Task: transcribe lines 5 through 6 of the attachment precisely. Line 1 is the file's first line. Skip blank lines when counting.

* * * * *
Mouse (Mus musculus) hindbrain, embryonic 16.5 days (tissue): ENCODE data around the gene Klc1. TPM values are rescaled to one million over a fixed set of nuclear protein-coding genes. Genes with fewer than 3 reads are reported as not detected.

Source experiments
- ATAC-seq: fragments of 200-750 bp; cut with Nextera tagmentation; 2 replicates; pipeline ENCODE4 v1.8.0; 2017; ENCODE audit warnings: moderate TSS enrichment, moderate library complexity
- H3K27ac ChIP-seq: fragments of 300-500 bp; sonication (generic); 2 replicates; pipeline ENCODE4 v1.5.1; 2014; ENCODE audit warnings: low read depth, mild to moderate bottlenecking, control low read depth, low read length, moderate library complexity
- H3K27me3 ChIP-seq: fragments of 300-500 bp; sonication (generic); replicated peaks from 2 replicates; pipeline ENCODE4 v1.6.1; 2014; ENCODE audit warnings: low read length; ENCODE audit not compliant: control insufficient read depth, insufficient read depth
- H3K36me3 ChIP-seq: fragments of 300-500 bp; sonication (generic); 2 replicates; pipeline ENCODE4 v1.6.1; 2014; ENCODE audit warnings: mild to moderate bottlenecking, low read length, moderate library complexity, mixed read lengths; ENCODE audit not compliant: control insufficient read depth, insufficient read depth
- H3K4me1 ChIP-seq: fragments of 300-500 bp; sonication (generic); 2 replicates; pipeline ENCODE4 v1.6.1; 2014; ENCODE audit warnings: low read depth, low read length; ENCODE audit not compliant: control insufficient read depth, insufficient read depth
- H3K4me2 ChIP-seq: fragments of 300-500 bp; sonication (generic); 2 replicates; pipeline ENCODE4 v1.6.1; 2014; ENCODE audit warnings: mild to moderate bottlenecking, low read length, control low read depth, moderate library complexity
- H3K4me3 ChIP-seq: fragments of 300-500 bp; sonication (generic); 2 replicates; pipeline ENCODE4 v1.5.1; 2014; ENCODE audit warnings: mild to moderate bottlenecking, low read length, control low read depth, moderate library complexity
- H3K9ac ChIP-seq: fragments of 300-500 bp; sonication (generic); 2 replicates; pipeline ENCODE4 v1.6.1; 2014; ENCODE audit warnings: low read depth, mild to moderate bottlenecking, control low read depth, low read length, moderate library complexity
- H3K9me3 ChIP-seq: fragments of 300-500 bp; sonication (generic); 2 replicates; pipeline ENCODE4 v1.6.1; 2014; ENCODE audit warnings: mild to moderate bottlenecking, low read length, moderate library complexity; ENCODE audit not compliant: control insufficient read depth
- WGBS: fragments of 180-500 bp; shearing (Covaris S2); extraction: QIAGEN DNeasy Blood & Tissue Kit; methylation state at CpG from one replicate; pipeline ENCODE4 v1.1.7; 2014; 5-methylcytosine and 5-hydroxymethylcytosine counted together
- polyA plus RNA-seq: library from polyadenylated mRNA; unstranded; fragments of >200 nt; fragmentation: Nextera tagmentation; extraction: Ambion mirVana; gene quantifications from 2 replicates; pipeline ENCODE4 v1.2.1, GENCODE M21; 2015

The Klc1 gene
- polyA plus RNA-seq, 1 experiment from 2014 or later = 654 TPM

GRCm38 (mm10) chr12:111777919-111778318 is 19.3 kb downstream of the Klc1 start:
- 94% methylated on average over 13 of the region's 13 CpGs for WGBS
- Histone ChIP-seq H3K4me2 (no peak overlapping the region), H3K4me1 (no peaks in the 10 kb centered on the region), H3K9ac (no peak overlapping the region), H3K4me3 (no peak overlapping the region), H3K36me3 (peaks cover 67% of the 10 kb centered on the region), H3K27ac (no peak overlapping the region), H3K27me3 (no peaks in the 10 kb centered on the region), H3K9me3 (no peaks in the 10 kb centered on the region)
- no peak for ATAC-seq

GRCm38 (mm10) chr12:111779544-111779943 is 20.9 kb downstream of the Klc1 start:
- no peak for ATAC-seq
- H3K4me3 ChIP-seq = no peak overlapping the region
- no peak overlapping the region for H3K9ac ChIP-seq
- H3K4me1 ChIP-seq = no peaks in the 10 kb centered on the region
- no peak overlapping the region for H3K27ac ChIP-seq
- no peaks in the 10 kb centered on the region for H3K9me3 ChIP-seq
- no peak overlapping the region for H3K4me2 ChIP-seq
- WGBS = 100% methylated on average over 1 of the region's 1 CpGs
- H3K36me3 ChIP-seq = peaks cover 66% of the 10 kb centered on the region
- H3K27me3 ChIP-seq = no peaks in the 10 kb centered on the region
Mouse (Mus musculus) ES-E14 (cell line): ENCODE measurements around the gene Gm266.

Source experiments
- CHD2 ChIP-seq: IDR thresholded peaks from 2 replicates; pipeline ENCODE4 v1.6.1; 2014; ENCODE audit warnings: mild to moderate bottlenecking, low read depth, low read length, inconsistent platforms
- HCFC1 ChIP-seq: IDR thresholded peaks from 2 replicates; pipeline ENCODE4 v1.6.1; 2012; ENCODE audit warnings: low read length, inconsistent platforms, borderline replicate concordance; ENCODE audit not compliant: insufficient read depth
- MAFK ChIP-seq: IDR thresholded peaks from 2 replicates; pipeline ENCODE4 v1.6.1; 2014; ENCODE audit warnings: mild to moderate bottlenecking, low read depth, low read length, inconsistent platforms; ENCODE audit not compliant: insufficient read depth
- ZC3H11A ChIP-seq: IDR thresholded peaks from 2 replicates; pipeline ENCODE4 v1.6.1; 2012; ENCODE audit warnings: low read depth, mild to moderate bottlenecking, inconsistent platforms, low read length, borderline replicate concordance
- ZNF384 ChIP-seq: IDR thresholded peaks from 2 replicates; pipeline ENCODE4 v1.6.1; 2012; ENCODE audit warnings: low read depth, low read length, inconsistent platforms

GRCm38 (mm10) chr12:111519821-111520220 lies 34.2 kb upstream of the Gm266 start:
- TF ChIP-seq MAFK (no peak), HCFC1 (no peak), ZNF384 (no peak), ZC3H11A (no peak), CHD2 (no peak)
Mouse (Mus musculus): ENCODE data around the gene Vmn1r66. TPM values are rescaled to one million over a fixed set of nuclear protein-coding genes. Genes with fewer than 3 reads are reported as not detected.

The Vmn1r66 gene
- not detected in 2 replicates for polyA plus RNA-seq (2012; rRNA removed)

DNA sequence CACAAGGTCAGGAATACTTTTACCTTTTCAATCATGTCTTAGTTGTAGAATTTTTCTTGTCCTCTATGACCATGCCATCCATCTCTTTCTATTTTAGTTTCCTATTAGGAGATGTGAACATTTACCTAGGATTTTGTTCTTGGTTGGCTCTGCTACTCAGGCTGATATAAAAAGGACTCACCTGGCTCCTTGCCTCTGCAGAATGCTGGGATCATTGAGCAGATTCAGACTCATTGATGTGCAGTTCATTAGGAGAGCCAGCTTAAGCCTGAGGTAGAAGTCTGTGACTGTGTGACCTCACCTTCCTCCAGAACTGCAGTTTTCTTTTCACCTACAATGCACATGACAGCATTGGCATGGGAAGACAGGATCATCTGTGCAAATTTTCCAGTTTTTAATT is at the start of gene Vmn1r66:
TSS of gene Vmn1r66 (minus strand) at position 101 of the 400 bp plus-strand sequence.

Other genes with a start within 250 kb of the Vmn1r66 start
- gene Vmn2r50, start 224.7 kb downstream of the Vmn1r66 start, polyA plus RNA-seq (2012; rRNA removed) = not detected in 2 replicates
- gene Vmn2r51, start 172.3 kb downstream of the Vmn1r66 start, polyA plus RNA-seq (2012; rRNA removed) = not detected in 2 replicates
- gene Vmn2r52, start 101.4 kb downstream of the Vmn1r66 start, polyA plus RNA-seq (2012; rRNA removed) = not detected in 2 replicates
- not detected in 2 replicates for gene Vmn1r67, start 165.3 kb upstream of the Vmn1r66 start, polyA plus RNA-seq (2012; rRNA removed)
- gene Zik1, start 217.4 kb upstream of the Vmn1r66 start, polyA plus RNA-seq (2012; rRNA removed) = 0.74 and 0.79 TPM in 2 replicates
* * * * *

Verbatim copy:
- H3K27me3 ChIP-seq: fragments of 300-500 bp; sonication (generic); replicated peaks from 2 replicates; pipeline ENCODE4 v1.6.1; 2014; ENCODE audit warnings: low read length; ENCODE audit not compliant: control insufficient read depth, insufficient read depth
- H3K36me3 ChIP-seq: fragments of 300-500 bp; sonication (generic); 2 replicates; pipeline ENCODE4 v1.6.1; 2014; ENCODE audit warnings: mild to moderate bottlenecking, low read length, moderate library complexity, mixed read lengths; ENCODE audit not compliant: control insufficient read depth, insufficient read depth